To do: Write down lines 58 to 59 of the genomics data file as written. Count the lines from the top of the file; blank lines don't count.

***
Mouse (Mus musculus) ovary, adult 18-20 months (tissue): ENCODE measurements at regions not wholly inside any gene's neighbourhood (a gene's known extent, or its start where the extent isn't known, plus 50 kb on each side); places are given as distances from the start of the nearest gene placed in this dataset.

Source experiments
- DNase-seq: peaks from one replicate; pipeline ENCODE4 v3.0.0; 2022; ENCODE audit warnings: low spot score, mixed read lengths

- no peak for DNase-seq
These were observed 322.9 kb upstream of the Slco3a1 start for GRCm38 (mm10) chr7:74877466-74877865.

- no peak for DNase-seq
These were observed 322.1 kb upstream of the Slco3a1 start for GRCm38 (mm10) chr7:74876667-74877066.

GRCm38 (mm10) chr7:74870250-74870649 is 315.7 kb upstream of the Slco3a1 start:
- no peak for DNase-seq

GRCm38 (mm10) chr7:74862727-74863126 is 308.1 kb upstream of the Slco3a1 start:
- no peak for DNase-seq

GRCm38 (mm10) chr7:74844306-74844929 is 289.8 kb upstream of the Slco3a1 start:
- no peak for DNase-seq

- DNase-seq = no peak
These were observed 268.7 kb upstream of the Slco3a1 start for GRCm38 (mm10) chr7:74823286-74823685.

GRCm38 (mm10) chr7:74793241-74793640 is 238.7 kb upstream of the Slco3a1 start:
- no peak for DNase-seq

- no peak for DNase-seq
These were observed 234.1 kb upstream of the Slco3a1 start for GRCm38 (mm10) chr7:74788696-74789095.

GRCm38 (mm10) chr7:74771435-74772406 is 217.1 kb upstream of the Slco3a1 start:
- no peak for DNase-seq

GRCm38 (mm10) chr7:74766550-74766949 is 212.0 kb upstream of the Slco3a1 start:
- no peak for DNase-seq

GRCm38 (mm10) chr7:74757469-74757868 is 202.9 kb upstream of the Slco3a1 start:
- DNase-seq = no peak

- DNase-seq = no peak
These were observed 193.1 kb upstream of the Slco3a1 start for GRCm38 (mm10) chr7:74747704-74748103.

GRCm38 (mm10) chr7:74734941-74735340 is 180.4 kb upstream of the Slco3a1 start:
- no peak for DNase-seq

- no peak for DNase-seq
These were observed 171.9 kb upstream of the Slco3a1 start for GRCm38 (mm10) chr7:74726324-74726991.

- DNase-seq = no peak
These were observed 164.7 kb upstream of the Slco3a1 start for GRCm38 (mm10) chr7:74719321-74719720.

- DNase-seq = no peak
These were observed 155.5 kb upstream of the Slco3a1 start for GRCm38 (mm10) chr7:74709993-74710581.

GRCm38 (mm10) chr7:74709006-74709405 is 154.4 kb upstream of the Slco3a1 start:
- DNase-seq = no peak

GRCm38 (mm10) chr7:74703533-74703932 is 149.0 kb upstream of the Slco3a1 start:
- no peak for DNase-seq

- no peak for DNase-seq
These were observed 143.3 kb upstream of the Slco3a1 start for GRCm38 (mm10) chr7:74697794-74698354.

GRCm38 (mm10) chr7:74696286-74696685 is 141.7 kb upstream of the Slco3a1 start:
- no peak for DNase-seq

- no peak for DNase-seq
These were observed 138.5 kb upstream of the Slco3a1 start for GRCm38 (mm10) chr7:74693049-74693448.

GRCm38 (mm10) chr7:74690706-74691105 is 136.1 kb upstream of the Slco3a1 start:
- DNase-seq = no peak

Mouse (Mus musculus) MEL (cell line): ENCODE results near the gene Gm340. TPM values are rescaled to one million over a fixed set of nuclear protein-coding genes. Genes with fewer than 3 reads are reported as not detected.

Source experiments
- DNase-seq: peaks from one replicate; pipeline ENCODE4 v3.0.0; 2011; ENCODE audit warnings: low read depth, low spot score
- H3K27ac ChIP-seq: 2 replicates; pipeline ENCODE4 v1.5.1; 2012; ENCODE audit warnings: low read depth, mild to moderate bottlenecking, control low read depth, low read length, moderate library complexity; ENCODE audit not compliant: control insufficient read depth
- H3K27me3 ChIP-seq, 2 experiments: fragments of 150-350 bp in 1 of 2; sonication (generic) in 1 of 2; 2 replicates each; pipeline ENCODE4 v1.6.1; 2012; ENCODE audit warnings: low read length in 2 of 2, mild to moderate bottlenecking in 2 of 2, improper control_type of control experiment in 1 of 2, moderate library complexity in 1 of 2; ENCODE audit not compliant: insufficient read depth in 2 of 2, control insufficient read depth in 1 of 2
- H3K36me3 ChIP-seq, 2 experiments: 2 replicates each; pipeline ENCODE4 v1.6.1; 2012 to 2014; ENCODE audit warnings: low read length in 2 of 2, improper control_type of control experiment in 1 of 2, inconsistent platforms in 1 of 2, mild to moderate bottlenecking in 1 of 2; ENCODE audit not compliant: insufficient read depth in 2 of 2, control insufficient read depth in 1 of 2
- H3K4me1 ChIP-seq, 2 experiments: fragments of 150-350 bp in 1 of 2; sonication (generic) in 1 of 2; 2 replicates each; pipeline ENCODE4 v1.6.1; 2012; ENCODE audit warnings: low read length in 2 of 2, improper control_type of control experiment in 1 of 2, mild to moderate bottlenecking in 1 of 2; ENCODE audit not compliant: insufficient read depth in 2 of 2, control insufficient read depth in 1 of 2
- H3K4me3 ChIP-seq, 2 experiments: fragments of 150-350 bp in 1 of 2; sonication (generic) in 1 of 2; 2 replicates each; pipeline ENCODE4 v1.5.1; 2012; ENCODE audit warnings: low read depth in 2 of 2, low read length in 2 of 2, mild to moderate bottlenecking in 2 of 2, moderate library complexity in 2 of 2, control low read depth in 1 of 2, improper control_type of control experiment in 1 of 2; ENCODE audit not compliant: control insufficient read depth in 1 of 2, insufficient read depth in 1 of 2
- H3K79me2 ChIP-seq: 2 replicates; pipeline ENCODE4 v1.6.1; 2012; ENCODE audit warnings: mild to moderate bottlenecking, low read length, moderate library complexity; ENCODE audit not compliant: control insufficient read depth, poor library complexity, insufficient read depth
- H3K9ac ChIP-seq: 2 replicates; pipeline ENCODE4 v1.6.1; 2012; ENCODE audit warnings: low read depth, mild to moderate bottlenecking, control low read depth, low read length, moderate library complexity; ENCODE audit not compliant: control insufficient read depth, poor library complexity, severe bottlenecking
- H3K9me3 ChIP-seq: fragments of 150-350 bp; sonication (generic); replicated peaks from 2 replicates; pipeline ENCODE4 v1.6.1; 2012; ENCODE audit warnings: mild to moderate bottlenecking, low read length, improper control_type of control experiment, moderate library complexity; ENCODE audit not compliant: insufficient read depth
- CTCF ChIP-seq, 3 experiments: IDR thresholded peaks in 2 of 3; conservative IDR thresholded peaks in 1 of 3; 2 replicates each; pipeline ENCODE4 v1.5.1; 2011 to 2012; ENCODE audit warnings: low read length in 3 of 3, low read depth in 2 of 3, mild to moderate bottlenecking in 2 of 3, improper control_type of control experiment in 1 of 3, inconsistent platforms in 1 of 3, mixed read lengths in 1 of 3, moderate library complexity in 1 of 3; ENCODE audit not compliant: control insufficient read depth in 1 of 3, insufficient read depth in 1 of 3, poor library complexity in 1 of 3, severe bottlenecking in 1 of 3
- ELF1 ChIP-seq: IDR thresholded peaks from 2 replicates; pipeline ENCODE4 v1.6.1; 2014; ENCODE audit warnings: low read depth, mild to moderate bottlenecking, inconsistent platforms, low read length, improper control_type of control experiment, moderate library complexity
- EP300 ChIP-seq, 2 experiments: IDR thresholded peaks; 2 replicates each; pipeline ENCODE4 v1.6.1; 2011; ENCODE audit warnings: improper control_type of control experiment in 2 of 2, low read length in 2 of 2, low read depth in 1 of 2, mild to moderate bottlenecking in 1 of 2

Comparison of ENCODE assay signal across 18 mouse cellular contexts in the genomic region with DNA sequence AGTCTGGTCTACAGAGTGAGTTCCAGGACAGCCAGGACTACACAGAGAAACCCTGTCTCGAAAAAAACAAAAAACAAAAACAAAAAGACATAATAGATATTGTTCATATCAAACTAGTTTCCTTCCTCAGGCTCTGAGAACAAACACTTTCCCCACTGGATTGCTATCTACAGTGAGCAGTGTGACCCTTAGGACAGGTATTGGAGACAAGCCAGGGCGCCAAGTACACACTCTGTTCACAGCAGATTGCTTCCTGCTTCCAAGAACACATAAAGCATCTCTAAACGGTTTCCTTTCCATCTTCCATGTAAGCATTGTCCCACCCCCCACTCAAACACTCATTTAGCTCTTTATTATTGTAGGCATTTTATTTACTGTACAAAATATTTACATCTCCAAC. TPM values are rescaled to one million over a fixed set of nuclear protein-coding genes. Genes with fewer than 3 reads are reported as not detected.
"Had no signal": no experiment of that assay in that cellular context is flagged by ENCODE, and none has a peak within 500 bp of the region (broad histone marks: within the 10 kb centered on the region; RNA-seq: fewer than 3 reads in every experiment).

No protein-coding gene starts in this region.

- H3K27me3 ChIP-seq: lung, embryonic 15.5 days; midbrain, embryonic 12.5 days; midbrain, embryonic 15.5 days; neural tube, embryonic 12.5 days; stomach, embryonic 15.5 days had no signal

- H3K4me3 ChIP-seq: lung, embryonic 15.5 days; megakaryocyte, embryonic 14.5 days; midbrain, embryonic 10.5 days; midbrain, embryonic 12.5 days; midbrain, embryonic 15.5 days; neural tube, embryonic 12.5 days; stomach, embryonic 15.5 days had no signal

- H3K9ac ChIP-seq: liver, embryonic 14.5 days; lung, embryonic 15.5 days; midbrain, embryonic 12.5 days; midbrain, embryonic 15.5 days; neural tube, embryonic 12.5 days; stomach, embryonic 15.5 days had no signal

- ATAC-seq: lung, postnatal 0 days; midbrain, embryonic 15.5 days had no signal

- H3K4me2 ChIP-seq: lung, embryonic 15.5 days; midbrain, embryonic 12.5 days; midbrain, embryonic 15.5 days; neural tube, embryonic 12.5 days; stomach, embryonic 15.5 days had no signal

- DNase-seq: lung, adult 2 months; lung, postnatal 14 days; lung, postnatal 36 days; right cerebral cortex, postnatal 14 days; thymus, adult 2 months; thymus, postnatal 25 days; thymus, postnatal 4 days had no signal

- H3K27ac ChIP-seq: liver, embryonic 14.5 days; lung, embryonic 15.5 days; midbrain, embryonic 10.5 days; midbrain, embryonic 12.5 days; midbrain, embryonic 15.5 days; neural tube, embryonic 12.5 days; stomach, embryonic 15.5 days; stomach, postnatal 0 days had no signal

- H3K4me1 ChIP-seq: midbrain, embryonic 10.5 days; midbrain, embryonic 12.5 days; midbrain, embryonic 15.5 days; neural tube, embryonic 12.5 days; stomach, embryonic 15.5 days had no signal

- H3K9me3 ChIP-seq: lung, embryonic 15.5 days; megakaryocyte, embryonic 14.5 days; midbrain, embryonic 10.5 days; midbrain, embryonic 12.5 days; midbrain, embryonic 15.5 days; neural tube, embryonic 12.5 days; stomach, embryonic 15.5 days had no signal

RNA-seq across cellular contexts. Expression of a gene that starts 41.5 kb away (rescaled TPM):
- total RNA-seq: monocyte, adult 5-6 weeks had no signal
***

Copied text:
- H3K9me3 ChIP-seq: fragments of 150-350 bp; sonication (generic); replicated peaks from 2 replicates; pipeline ENCODE4 v1.6.1; 2012; ENCODE audit warnings: mild to moderate bottlenecking, low read length, improper control_type of control experiment, moderate library complexity; ENCODE audit not compliant: insufficient read depth
- CTCF ChIP-seq, 3 experiments: IDR thresholded peaks in 2 of 3; conservative IDR thresholded peaks in 1 of 3; 2 replicates each; pipeline ENCODE4 v1.5.1; 2011 to 2012; ENCODE audit warnings: low read length in 3 of 3, low read depth in 2 of 3, mild to moderate bottlenecking in 2 of 3, improper control_type of control experiment in 1 of 3, inconsistent platforms in 1 of 3, mixed read lengths in 1 of 3, moderate library complexity in 1 of 3; ENCODE audit not compliant: control insufficient read depth in 1 of 3, insufficient read depth in 1 of 3, poor library complexity in 1 of 3, severe bottlenecking in 1 of 3